Rocking toward the truth about American rockers

As Americans, we have a lot to be proud about in the field of furniture. We perfected the

rocking chair

This view shows the distinctive rolled seat of a mid-19th century Boston rocker. (Photo courtesy Fred Taylor)

English idea of the Windsor chair. We developed several new styles like American Neoclassical and the forms of furniture we have conjured up is almost limitless. But one thing we smugly congratulate ourselves on is definitely not of our own making.

In the 1928 book “The Rocking Chair – An American Institution,” the authors, Walter A.

Dyer and Ester S. Fraser, not only give America credit for the rocking chair, they specifically assign its invention to Benjamin Franklin. Old Ben invented a lot of things, like bifocal glass and electric kites, but there is strong evidence today – more than 80 years after the book was published –, that he did not invent the rocking chair. Nor did any other American. The authors date the first American rocker to 1774, and the first European rocker to 1840.

The first recorded use of curved “skates” applied to stationary furniture was in the Italian Renaissance of the 15th century. The curved wooden pieces were attached to cradles to hasten sleep. Cradles like this were much easier to make than the predecessor, which was a cradle hollowed out in a log with a round bottom so that it could rock. The first use of the term “rocker” was not applied to the mobile cradle but to the person in charge of the motion – the rocker.

But for 300 years no one apparently thought of applying those same curved appliances to regular chairs – or did they? The book “The American Chair 1630-1890” by Marion Day Iverson hints all around the Franklin rumor citing the same sources used by Dyer and Fraser, but concedes that chairs with rockers on them appeared much earlier. She states that true rockers originally designed to be rocking chairs were only those originally made with legs large enough and strong enough to receive the application of rockers. She presents one chair that meets that requirement – a heavy-legged slat-back rocker from 17th century New England – well before Ben’s time. There is also evidence of an English Yorkshire chair, made in 1630, being fitted with added rockers in 1710. There is even a six-legged Swedish rocker called the “gungstol” that was designed as a rocker and was made as early as 1740.

Let’s nevermind who invented it. The idea of rocking furniture became immensely popular. After the Revolution, many chair makers and cabinet makers advertised the “adding of rockers” in their standard bill of fare, although it seems that not many people were making rocking chairs from scratch. One exception was a chair maker named William Seaver. He worked in Boston 1790-1803 making both Windsor rocking cradles and Windsor rocking chairs such as the one seen on page 117 of “Field Guide to American Antique Furniture” by Joseph T. Butler.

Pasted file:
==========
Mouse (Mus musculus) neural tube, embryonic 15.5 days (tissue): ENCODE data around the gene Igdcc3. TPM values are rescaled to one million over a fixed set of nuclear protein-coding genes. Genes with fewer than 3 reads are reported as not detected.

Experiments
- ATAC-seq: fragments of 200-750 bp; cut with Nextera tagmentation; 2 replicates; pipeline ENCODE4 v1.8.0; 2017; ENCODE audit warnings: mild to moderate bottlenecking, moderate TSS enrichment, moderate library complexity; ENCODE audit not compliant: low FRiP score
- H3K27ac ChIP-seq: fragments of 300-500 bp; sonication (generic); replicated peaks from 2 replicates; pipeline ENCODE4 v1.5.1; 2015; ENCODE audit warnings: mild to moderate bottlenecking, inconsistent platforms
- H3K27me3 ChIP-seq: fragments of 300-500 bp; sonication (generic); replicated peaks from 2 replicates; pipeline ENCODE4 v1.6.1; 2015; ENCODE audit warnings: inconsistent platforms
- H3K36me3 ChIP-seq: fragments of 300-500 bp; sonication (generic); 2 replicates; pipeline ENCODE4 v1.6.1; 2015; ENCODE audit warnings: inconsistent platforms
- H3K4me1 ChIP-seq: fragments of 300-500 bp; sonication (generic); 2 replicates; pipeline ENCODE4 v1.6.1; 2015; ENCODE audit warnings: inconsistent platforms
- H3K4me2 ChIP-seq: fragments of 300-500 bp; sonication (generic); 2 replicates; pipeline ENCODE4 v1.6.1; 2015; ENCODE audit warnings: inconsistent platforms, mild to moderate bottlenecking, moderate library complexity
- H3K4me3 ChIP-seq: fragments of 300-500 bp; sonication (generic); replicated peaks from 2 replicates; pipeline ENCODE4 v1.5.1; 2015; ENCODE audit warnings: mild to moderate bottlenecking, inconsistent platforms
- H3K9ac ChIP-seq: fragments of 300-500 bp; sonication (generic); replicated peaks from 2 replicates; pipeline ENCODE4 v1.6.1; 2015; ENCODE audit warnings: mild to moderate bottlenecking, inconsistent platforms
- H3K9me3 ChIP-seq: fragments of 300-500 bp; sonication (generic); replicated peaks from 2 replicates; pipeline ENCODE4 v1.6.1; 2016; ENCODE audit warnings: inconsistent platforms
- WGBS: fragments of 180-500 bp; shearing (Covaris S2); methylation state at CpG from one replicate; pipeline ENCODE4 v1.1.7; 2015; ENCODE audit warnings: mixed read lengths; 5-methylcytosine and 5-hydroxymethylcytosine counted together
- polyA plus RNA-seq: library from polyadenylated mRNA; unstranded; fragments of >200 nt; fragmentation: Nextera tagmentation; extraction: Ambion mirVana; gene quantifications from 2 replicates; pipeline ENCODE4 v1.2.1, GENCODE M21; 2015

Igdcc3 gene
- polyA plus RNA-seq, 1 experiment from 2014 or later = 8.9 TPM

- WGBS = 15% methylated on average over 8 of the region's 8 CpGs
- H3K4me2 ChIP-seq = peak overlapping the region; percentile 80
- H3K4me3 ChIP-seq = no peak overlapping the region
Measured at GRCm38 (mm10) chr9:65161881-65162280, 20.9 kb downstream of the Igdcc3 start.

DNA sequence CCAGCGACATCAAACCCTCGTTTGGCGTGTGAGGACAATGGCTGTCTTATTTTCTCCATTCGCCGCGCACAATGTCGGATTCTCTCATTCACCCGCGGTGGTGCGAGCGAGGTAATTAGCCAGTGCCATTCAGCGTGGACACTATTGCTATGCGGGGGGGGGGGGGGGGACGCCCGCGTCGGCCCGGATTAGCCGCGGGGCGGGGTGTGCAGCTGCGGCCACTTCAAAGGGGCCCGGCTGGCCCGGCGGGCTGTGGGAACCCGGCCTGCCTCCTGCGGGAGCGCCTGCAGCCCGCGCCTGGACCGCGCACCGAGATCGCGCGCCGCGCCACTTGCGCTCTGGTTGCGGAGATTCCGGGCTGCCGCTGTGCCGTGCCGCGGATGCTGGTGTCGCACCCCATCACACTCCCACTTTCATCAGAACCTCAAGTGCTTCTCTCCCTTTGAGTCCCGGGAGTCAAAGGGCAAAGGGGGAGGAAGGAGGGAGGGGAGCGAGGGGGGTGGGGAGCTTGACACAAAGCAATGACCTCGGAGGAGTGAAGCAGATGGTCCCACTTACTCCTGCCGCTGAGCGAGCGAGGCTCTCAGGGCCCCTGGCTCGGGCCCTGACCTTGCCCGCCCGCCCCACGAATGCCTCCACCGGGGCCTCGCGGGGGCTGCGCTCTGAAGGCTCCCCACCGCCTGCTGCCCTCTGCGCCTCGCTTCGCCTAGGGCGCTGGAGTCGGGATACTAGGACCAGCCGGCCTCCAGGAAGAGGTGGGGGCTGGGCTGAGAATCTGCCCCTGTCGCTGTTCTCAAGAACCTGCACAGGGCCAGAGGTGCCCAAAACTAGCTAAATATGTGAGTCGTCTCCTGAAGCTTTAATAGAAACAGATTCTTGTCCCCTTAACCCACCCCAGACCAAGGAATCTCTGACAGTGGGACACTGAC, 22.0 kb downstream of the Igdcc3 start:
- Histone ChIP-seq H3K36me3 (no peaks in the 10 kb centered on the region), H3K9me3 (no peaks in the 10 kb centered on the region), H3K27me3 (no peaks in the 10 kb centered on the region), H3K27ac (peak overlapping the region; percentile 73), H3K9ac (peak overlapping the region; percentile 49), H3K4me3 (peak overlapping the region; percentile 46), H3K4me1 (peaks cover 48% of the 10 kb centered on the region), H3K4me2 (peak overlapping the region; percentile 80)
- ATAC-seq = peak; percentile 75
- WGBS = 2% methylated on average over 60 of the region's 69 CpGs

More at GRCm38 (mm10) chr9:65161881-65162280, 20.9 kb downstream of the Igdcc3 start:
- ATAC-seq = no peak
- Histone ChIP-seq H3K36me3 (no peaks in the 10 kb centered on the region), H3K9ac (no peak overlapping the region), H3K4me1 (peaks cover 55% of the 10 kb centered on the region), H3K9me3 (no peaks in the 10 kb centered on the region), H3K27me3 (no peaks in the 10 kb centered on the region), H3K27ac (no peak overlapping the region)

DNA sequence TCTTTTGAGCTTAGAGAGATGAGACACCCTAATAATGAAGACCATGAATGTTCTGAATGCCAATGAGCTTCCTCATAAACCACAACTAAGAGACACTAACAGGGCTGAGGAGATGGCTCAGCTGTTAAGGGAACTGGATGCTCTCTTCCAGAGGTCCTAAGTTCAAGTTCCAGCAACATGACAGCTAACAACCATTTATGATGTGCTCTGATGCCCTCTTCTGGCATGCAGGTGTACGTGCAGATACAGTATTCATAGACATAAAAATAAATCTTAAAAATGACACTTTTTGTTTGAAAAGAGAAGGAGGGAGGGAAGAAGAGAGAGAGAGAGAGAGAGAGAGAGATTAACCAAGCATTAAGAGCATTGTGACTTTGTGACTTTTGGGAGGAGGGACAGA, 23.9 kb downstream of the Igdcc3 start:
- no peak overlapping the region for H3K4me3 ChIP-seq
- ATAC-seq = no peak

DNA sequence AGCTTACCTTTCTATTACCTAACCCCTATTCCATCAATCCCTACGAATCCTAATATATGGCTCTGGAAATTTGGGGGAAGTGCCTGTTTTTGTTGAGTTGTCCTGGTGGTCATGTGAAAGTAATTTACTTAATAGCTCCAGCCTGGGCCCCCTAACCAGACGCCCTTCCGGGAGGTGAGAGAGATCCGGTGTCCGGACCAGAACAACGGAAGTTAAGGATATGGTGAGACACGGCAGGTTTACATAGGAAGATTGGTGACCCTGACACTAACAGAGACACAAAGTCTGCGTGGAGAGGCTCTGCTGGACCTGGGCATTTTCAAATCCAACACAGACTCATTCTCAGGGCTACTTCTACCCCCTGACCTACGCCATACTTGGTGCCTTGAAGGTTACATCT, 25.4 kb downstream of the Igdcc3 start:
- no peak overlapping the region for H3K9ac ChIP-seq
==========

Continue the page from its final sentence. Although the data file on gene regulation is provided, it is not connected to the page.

Around 1825 a Windsor variation called the “Boston” rocker appeared on the scene. By this time the American Windsor had evolved way past its English ancestry to become a

Mark Twain and rocker

Renowned author Mark Twain and his beloved rocker. (Photo courtesy University of California Press)

purely American form, losing the hoop back and acquiring a rectangular or shaped crest rail. The Boston coupled that with a very comfortable sculpted seat that rose high in the back and rolled off in the front. The chairs were not made only in Boston, and there is confusion about why the chair is called by the city’s name. Many chair makers in New England made variations of the Boston including Lambert Hitchcock.

There is no confusion about the popularity of the chair. Antiques researcher and author Helen Comstock notes in her book “American Furniture” (Schiffer), “The popularity of the Boston rocker has possibly taken it into more American homes than any other type chair.”

That’s a pretty strong statement for a chair that was generally used by only one gender: female. Men of the Victorian era were never seen in rocking chairs, at least not in public. Rockers were for women who otherwise were advised to sit still, be quiet and to fold their hands in their lap. The rocking chair was an outlet. Rockers were even eventually added to one of the most strictly enforced Victorian mores, that of the ritual of the parlor set.

Of course there are few obvious anomalies to that general gender rule. Abraham Lincoln was sitting in a Rococo Revival rocker when he was assassinated in Ford’s Theater, Napoleon kept one in his villa in Italy and social iconoclast Samuel Langhorne Clemens (Mark Twain) was very much a fan of his rocker.

Gungstol

This six-legged rocking chair, originally developed in Sweden, is referred to as a “gungstol.” (Photo courtesy Pinterest)

It wasn’t until the chair came out – to the porch – that men were generally seen comfortably ensconced in them. It seemed that being outside was different from being in the parlor with all of its associated rules and mores.

By the 20th century, rocking chair use was universal and eclectic, a favorite of generals and presidents as well as working people with aching backs. The form has inspired possibly more creative designs than any other form of furniture. All it has to do is rock safely and sit comfortably. Everything after that is just design enthusiasm.

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